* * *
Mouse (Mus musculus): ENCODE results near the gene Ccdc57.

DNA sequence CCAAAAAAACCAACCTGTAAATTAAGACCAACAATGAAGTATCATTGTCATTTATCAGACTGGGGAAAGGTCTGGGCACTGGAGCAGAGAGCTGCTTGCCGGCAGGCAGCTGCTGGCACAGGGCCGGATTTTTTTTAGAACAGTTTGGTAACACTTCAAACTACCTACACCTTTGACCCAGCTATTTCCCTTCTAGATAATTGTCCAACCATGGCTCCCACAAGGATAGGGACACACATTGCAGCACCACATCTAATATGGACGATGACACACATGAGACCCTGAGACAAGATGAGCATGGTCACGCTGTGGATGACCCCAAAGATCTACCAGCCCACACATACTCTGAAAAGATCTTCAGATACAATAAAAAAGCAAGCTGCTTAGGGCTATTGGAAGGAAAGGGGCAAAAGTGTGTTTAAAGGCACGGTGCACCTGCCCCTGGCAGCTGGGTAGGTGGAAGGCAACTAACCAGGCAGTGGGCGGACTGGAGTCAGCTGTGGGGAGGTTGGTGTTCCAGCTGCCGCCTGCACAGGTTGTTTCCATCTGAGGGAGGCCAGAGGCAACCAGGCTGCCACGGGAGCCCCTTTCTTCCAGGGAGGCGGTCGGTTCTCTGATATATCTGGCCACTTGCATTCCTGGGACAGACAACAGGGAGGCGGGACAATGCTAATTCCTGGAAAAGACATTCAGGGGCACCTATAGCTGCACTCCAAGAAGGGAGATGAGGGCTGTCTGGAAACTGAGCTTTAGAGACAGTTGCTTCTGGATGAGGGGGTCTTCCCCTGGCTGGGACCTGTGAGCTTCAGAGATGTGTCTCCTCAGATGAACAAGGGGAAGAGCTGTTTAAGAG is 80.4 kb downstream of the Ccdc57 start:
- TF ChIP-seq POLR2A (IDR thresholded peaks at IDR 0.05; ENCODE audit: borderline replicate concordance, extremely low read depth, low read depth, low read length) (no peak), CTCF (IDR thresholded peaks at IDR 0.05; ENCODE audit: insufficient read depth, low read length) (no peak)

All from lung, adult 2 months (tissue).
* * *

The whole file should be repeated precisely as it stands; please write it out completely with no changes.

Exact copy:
Mouse (Mus musculus): ENCODE results near the gene Ccdc57.

DNA sequence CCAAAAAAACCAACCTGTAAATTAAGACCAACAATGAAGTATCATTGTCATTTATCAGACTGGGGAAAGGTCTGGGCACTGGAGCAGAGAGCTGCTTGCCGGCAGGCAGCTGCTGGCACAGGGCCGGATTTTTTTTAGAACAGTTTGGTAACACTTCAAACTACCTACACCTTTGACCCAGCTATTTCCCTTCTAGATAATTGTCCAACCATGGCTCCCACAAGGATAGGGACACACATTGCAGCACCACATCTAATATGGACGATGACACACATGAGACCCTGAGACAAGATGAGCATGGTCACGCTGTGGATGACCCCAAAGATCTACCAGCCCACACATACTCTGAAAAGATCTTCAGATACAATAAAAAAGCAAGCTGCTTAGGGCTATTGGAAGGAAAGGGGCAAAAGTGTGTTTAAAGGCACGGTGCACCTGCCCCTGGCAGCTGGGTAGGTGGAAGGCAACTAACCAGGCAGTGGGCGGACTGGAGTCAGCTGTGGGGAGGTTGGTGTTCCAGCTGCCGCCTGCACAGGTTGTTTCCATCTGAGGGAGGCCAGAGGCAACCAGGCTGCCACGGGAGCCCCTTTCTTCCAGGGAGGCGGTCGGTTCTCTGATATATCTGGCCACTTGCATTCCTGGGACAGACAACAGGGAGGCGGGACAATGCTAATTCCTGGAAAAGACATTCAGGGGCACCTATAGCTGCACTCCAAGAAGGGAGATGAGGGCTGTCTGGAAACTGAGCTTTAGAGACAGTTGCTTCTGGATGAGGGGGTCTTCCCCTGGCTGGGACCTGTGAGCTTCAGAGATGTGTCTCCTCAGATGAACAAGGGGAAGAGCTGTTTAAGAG is 80.4 kb downstream of the Ccdc57 start:
- TF ChIP-seq POLR2A (IDR thresholded peaks at IDR 0.05; ENCODE audit: borderline replicate concordance, extremely low read depth, low read depth, low read length) (no peak), CTCF (IDR thresholded peaks at IDR 0.05; ENCODE audit: insufficient read depth, low read length) (no peak)

All from lung, adult 2 months (tissue).